Taking driving lessons can be an exciting and nerve wrecking time. Here are some of our top tips on how to streamline both your lessons and the examination.
1. Practice outside of lessons
There is no doubt you need professional driving lessons at the core of your learning but it is also a good idea to practise with experienced friends and relatives once you feel confident to do so. In this way, you can enhance what you are learning during your sessions with your instructor.
It’s important to remember that the person who accompanies you in the car must be over the age of 21, be qualified to drive the type of vehicle you are learning in and must also have held a full driving licence for at least three years.
2. Check out those likely test routes
Many think the driving routes you will take on your test are only known by the driving examiner on the day, but that is not true. It is highly likely that your driving instructor will know of the various routes your examiner is likely to take you on. Get to know the routes so you are more familiar with them on the day of the test.
3. Don’t forget the more difficult manoeuvres
The difficult manoeuvres such as parking, emergency stops and reversing around corners are not as much fun as driving on the open roads. When you are struggling, they can seem frustrating and pointless. But practice, practice, practice! Unless you get them right, you are going nowhere fast.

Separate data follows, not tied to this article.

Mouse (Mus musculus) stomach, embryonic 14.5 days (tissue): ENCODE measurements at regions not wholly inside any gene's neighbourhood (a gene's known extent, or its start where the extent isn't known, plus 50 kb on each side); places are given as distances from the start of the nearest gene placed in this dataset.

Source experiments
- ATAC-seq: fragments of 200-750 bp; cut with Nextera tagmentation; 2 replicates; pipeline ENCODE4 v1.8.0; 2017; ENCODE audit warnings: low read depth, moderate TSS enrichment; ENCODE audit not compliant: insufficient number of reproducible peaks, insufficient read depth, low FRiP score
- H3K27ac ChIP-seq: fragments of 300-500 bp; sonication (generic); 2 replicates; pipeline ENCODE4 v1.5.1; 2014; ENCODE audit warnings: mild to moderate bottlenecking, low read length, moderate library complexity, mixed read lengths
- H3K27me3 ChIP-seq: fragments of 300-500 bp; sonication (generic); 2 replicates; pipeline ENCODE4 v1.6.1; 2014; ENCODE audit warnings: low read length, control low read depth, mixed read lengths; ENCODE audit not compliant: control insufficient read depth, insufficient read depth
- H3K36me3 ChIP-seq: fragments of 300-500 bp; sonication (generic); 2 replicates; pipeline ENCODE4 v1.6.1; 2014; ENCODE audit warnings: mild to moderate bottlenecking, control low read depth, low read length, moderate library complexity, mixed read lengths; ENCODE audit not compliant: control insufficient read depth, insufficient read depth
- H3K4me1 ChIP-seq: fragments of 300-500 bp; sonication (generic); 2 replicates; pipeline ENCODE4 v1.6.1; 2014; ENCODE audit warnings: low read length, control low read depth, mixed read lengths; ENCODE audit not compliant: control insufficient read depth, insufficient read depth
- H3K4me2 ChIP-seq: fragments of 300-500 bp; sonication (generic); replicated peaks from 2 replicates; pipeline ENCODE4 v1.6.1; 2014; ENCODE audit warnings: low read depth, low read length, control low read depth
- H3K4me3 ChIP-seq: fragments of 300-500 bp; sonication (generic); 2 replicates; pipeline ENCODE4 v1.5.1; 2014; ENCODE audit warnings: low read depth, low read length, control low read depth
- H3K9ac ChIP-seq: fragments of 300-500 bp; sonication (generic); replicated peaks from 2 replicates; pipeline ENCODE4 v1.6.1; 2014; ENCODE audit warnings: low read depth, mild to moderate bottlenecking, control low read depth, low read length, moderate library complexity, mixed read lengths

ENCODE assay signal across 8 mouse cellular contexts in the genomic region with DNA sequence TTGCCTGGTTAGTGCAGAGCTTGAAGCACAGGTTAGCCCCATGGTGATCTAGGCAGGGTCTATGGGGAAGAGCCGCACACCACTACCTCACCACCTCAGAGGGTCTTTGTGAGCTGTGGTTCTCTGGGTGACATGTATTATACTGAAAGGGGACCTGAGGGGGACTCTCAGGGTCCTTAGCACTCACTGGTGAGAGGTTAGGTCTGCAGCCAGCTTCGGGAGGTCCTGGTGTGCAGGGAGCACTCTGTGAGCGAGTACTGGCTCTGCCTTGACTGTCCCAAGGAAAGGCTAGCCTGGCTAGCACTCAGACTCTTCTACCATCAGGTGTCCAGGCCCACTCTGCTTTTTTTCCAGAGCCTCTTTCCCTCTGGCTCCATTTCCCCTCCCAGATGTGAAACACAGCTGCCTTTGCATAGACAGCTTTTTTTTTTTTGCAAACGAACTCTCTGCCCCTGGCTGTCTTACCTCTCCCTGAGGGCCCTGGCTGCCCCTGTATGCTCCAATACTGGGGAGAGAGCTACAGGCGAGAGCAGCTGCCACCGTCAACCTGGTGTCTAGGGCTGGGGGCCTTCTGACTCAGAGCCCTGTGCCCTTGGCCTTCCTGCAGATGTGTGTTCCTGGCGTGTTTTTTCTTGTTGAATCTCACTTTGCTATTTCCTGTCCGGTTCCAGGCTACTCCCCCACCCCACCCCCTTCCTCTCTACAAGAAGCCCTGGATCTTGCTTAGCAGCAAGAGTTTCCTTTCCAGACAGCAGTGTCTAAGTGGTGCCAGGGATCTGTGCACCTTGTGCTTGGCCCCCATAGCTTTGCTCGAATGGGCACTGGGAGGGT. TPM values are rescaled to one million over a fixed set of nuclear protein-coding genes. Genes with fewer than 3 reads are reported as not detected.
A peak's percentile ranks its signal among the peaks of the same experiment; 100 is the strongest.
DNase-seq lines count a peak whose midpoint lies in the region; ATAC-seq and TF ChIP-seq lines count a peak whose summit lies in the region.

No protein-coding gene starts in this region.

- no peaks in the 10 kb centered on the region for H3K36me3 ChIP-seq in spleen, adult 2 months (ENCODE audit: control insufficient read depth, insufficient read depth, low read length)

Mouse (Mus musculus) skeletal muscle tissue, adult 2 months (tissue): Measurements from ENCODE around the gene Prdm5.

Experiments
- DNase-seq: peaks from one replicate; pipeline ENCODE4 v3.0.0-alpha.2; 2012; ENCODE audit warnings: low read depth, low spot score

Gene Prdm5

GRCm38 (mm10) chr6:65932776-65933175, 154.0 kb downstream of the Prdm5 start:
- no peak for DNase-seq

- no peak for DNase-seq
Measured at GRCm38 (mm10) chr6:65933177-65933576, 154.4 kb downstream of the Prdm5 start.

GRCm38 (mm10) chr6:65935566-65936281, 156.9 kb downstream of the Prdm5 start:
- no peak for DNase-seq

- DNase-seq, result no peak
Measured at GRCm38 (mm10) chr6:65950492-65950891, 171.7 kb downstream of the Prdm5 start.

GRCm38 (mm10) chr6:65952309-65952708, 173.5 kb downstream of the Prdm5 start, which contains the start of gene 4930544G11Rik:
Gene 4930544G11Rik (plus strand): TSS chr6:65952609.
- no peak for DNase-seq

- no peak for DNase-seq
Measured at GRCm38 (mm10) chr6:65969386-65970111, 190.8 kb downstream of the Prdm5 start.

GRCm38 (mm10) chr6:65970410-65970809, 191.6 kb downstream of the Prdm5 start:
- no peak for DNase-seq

4. Don’t put your theory books away!
It’s all too easy once you have passed the theory part of the test to put all you have learnt to one side. Don’t forget that all that theory is fundamental to how you drive on the day on your practical test. If you do not have it clearly in your head on the day of the examination you may find yourself stuck up a one way street!
5. It’s OK to make mistakes
This may be easier said than done. Some of us are more likely to panic than others when things go a little awry. But it is something you can temper. Remember even experienced drivers can make mistakes. An examiner will look at how you deal with mistakes rather than just the mistake alone. Keep calm, give yourself space and carry on.
6. Know your car
Knowing the vehicle you are driving can help massively in understanding its functioning and feeling comfortable when driving. This doesn’t mean you need to become a mechanic overnight – ask an informed friend or your driving instructor to give you a tour of the car every now and again to pick up the fundamentals.
7. Try driving in different weather conditions
You are never going to know what the weather is going to be like on the day of your test so the best thing to do is practice in all weathers if you can. Make sure you get good advice from your instructor about techniques for driving in different conditions.
8. Never be afraid to clarify an instruction
The test examiner can be a little daunting but they will try their best to put you at ease as they understand you will be nervous. Above all, don’t be afraid to ask if you need to clarify any instructions given to you on the test. It will not be marked against you in any way.
9. When do you learn best?
We all learn in different ways and at various speeds. We also tend to learn better, have more concentration and focus at different times of the day. Determine when your best time is and try to align driving lessons and the actual test to that period.
10. A learning experience
Don’t be demoralised if you do not pass first time. Don’t compare yourself with your friends – we all learn at our own unique pace and we all cope with examinations differently. What is right for your friends may not be right for you – and that’s OK. The test itself will be a precious learning experience for your next attempt.